Every case must turn on its own evidentiary facts. In the present case, plaintiff's experts testified that the accentuated eversion of the foot caused by prolonged jogging on the mini-trampoline made Richter's injury foreseeable and that the manufacturer should have warned the user of the product of the possible foreseeable harm she encountered. We do not make this ruling as a matter of law. We simply find that there existed substantial evidence in the record from which the jury could find that the harm was foreseeable. As earlier stated, we must review the evidence in the light most favorable to the verdict holder. A fair and impartial jury concluded under the evidence that because of the specific design of the mini-trampoline, Richter's harm was foreseeable. We simply conclude there was sufficient evidence to allow the jury to make that finding.
We find that the district court erred in granting a judgment as a matter of law and we therefore hold that the verdict and judgment in favor of the plaintiff should be reinstated.
On cross appeal, Limax argues that even if it had a duty to test its product, Richter failed to produce evidence that there was any likelihood of a similar injury occurring to another person sufficient to give rise to a duty to warn. Limax also contends Richter made no showing as to what warning should have been given or as to whether the warning would have been effective in avoiding her injury.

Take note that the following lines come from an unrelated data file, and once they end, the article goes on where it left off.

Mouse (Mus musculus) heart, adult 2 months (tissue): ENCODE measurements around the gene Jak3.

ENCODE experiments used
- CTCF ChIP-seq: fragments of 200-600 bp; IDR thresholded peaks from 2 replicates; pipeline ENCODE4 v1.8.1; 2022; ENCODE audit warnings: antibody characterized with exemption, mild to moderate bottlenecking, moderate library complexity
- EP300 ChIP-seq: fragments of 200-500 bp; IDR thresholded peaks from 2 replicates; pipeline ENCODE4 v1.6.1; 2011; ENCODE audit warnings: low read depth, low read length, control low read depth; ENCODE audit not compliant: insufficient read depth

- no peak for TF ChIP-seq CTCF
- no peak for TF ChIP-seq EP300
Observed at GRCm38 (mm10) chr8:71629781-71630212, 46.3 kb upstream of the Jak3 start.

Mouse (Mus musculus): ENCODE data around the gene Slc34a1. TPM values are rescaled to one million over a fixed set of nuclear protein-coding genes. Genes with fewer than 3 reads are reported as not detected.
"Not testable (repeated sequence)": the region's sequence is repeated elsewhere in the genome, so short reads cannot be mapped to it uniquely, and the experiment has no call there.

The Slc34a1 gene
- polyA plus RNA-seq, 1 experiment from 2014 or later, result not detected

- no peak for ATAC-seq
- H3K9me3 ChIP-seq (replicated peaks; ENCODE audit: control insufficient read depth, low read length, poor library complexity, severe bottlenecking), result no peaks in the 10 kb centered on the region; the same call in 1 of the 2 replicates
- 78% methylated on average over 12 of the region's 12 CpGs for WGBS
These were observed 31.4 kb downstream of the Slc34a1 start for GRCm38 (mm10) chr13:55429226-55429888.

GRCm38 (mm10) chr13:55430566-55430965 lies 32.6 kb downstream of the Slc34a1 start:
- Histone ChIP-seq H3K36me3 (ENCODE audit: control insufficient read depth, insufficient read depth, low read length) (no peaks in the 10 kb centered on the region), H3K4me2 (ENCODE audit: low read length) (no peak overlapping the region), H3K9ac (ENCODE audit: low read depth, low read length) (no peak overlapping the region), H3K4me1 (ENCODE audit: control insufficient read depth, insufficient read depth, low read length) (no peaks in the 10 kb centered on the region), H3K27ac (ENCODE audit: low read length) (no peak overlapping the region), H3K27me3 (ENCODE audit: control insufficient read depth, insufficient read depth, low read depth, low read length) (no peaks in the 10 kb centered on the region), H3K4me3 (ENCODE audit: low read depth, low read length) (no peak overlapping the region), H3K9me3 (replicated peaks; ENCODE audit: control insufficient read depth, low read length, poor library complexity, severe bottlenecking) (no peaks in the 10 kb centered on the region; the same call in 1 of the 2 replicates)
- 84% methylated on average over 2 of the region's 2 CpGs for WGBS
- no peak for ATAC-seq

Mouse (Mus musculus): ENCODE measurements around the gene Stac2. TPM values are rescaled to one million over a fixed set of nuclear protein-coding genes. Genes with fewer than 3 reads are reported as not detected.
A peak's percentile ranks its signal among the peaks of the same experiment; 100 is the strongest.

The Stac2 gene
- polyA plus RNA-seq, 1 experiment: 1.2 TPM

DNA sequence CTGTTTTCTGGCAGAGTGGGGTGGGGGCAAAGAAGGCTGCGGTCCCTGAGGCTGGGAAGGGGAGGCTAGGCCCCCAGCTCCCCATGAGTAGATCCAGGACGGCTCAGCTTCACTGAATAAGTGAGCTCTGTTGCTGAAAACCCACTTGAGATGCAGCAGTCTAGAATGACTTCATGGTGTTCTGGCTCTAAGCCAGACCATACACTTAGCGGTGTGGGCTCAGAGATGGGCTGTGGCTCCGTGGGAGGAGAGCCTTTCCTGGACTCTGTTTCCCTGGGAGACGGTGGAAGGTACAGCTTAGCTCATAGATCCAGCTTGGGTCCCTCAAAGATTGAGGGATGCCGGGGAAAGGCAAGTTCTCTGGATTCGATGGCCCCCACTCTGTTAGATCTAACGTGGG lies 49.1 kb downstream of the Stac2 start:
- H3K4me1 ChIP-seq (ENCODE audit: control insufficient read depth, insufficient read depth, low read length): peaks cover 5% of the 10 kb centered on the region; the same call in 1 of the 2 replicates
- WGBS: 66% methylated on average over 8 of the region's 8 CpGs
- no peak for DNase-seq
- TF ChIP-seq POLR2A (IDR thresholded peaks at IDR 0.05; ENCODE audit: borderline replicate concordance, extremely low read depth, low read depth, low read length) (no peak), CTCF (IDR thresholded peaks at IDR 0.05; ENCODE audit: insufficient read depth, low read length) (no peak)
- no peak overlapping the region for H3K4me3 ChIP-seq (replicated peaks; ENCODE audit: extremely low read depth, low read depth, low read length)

As Limax notes, one of Richter's expert witnesses, Dr. Sands, could not say what the probability of another person suffering the same injury as Richter was. Dr. Sands did not perform any tests that would have provided a basis for such an estimation. Rather, he did an experiment to measure the extent to which the mini-trampoline causes a jogger's feet to evert. It is misleading for Limax to argue the probability must be slight when the expert witness stated he did not know what the probability was. The jury could have inferred from all the evidence that there was a real risk of similar injuries occurring to others. The jury was not obligated to conclude that because the CEO of Limax testified he had not heard of any similar injuries, no such injuries had ever occurred.